"Sixteen of 30 patients (53%) reported an initial worsening of symptoms, beginning in most of these cases within 3 or 4 days, but in some cases beginning at up to 2 weeks. Most of the symptoms were mild, and none of the patients discontinued usage of the supplements during the first 3 months. The most common side effects were gastrointestinal (pain, cramps, constipation, or diarrhea), reported by 6 out of 30 patients or 20%; increase in pain, reported by 4 out of 30 or 13%; and increase in fatigue, reported by 3 out of 30 or 10%. Other symptoms, reported by one patient each, were a decrease in appetite, poor sleep, weak legs, flu-like symptoms, and an increase in anxiety and depression.

    "For those who experienced improvement, the time to self-reported improvement on the protocol was an average of 5.6 weeks, with a range from immediate improvement (which was rare) to as long as 8 weeks before improvement was experienced."

    I hope this helps. Here is the most recent version of the simplified protocol:


    March 30. 2011

    SIMPLIFIED TREATMENT APPROACH
    FOR LIFTING THE PARTIAL METHYLATION CYCLE BLOCK
    IN CHRONIC FATIGUE SYNDROMEMarch 30, 2011 Revision
    Rich Van Konynenburg. Ph.D.
    (Based on the full treatment program
    developed by Amy Yasko, Ph.D., N.D.
    which is used primarily in treating autism [1])

    SUPPLEMENTS

    1. General Vitamin Neurological Health Formula [2]: Start with tablet and increase dosage as tolerated to 2 tablets daily
    2. Hydroxy B12 Mega Drops [3]: 2 drops under the tongue daily
    3. MethylMate B [4]: 3 drops under the tongue daily
    4. Folinic acid [5]: capsule daily
    5. Phosphatidyl Serine Complex [6]: 1 softgel capsule daily (or lecithin, see below)

    All these supplements can be obtained from http://www.holisticheal.com.
    The fourth supplement comes in capsules that contain 800 mcg. It will be necessary to open the capsules, dump the powder onto a flat surface, and separate it into quarters using a knife to obtain the daily dose. The powder can be taken orally with water, with or without food.
    These supplements can make some patients sleepy, so in those cases they take them at bedtime. In general, they can be taken at any time of day, with or without food.
    Phosphatidyl serine can lower cortisol levels. Patients who already have low evening cortisol levels may wish to substitute lecithin [7] (at one softgel daily) for supplement number 5 above. Lecithin is also available from http://www.holisticheal.com.
    For those allergic to soy, lecithin from other sources is available.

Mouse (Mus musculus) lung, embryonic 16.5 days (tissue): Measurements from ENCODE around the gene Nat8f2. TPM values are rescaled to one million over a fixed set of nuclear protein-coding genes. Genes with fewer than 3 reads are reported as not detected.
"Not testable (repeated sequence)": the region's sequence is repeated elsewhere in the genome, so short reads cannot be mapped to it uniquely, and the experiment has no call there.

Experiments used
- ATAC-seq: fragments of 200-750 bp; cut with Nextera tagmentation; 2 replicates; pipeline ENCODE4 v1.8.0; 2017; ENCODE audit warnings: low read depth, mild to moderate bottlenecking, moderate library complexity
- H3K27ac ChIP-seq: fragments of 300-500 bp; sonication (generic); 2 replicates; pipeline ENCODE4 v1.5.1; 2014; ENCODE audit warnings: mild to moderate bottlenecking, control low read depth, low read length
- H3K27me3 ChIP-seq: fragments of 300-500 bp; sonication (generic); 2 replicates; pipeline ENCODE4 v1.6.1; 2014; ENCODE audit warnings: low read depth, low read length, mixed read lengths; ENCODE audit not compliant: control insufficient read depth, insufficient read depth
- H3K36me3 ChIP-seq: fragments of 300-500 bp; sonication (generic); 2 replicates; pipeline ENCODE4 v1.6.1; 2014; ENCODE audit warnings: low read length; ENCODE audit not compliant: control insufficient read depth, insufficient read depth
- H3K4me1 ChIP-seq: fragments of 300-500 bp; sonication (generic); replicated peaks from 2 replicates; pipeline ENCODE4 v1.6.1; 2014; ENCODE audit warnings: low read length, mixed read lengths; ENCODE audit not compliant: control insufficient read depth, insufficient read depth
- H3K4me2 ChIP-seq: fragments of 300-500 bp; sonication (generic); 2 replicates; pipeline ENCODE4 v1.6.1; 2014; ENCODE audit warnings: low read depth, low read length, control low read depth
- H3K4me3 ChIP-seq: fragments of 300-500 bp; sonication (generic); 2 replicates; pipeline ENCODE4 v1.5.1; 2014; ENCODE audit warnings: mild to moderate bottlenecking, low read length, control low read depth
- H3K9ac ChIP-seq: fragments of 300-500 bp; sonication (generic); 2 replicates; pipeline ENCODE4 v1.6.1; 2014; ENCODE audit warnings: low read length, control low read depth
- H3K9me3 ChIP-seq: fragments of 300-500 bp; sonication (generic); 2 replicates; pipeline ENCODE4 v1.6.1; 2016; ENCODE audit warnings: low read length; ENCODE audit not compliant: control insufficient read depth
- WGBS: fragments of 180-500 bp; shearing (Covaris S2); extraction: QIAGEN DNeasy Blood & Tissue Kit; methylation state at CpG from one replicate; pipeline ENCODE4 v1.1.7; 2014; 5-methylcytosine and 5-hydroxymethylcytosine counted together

GO SLOWLY. As the methylation cycle block is lifted, toxins are mobilized and processed by the body, and this can lead to an exacerbation of symptoms. IF THIS HAPPENS, try smaller doses, every other day. SLOWLY work up to the full dosages.
    Although this treatment approach consists only of nonprescription nutritional supplements, a few patients have reported adverse effects while on it. Therefore, it is necessary that patients be supervised by physicians while receiving this treatment.

    [1] Yasko, Amy, Autism, Pathways to Recovery, Neurological Research Institute, 2009, available from http://www.holisticheal.com or Amazon.
    [2] General Vitamin Neurological Health Formula is formulated and supplied by Holistic Health Consultants LLC.
    [3] Hydroxy B12 Mega Drops is a liquid form of hydroxocobalamin (B12), supplied by Holistic Health Consultants. 2 drops is a dosage of 2,000 mcg.
    [4] MethylMate B is a liquid form of (6s)-methyltetrahydrofolate supplied by Holistic Health Consultants, based on Extrafolate S, a trademark of Gnosis S.P.A. 3 drops is a dosage of 210 mcg.
    [5] Folinic acid is 5-formyltetrahydrofolate. capsule is a dosage of 200 mcg.
    [5] Phosphatidyl Serine Complex is a product of Vitamin Discount Center. 1 softgel is a dosage of 500 mg.
    [7] Lecithin is a combination of phospholipids without phosphatidylserine. One softgel is a dosage of 1,200 mg.


    Best regards,

    Rich
     
    redo likes this.
  5. redo

    redo Senior Member

    Messages:
    830
    Likes:
    89
    Yes, that helped a lot. Thank you. I am hopeful about giving this treatment a try again, I think it makes good sense.

    When this is described as the simplified treatment approach, are there are wider range of supplements for another treatment approach? I've got some B12 syringes from last time (1mg/1ml cyanocobalamin) and Sterop, which will expire later this year, but are fine for now. And I've also got almost a hundred 400gram SAM-e tablets (Doctor's best brand) which expires later this year.
     
  6. richvank

    richvank Senior Member

    Messages:
    2,717
    Likes:
    756
    Hi, redo.

    The reason I called it the "simplified" approach is that it was derived from the full treatment program of Dr. Amy Yasko, used primarily for cases of autism. This full program is much more complex and expensive, and is based on genomic testing and tailoring to the individual person. I don't favor using high dosages of cyano B12 because of the cyanide, though there is a little in the Yasko multi that I have used. I don't know what Sterop is. Some people do well with SAMe, while others do not. I had it in the first version of the simplified protocol in 2007, but took it out because several people couldn't tolerate it. The rest of the protocol will bring SAMe up, so it isn't really necessary, and I think it causes too much sulfite for some people, especially if they are low in molybdenum, which supports the sulfite oxidase reaction. High sulfite can produce headaches, breathing problems, rashes, and further lowering of glutathione.

    Best regards,

    Rich
     
  7. redo

    redo Senior Member

    Messages:
    830
    Likes:
    89
    Ohh, now I see. Beginning on the simplified would seem like the logical thing to do than. Sterop is some high dosed Belgian hydroxocobalamine shots. They come in ampullas of 10 mg per 2 ml. It's used by KDM on CFS patients, but I don't know what the other uses for it is.
     
  8. richvank

    richvank Senior Member

    Messages:
    2,717
    Likes:
    756